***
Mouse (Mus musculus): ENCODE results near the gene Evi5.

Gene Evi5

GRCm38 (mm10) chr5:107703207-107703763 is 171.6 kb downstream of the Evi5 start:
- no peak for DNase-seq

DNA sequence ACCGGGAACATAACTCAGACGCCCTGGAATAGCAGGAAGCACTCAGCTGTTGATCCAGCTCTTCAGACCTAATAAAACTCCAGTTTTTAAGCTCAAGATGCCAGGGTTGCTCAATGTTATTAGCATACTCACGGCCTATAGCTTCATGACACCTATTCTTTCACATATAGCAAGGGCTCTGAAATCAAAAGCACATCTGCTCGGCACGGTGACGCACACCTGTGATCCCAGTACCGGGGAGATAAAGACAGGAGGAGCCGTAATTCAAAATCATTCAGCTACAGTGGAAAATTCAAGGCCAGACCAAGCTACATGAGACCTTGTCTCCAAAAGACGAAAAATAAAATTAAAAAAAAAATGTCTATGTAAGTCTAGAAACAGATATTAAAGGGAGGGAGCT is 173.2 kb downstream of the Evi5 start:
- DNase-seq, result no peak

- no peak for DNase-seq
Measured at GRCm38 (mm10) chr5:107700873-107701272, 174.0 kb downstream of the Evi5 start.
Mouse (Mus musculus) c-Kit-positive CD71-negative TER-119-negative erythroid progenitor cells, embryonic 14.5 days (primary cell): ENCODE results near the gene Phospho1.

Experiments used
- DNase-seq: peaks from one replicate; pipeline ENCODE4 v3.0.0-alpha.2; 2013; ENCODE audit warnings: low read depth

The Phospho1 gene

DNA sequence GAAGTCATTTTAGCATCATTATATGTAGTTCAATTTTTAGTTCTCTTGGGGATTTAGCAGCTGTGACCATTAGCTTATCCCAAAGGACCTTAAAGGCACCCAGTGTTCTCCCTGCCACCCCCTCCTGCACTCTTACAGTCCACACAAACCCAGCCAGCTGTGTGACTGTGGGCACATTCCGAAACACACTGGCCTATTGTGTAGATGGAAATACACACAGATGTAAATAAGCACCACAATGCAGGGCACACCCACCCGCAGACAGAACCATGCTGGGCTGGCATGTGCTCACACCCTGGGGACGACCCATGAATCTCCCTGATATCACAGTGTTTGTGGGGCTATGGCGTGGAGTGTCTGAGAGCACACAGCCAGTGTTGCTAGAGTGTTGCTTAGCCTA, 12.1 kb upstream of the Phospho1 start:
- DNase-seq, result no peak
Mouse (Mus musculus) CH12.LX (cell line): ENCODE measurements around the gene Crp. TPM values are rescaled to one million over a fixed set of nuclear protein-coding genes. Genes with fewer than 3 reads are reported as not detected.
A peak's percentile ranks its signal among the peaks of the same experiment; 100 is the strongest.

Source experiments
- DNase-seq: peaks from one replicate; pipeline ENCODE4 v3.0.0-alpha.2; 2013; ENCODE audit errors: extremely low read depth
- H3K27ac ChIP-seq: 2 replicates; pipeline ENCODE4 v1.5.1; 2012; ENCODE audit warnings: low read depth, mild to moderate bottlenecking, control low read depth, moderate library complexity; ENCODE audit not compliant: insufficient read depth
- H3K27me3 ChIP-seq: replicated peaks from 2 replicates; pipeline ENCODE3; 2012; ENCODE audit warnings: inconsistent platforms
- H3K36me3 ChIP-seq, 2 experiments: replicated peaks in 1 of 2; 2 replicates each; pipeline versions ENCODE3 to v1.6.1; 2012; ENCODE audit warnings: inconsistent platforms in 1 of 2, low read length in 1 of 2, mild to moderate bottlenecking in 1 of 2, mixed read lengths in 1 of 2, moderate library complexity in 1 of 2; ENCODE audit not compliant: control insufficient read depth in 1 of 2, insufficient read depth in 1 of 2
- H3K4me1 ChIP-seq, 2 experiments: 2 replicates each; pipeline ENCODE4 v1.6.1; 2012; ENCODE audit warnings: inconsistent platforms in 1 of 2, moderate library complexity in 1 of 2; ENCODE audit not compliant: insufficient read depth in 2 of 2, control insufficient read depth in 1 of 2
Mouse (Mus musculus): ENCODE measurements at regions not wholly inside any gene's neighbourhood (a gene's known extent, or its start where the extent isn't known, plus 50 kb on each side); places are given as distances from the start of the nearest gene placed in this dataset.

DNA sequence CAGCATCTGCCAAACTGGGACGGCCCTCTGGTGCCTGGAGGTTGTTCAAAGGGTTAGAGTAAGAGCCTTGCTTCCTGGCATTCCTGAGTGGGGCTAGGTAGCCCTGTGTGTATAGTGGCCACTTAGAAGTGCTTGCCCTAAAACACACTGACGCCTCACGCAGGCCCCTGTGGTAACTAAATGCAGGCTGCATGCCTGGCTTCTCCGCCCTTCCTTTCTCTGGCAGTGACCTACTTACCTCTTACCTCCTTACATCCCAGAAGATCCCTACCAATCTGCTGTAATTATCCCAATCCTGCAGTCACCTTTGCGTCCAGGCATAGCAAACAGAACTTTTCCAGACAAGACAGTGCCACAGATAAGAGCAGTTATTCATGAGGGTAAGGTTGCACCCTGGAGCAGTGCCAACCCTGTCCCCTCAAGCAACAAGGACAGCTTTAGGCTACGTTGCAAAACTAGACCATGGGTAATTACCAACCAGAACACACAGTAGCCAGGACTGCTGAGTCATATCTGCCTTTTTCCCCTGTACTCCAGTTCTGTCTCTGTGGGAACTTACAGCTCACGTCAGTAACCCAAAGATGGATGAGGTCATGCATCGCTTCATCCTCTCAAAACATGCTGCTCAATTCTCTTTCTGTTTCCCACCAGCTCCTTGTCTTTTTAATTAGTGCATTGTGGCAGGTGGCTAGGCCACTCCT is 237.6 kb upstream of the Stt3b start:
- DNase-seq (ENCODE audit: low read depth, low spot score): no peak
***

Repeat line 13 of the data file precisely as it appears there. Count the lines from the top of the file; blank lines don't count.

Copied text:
DNA sequence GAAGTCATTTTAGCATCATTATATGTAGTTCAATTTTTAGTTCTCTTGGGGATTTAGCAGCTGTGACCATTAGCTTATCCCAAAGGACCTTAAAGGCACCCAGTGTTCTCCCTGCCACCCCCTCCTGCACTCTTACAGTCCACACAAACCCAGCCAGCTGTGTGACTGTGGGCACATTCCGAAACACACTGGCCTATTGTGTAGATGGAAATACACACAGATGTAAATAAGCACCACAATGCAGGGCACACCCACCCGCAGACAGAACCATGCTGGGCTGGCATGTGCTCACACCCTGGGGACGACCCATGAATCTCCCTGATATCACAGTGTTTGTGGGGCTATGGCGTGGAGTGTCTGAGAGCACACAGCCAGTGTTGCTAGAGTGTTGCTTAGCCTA, 12.1 kb upstream of the Phospho1 start: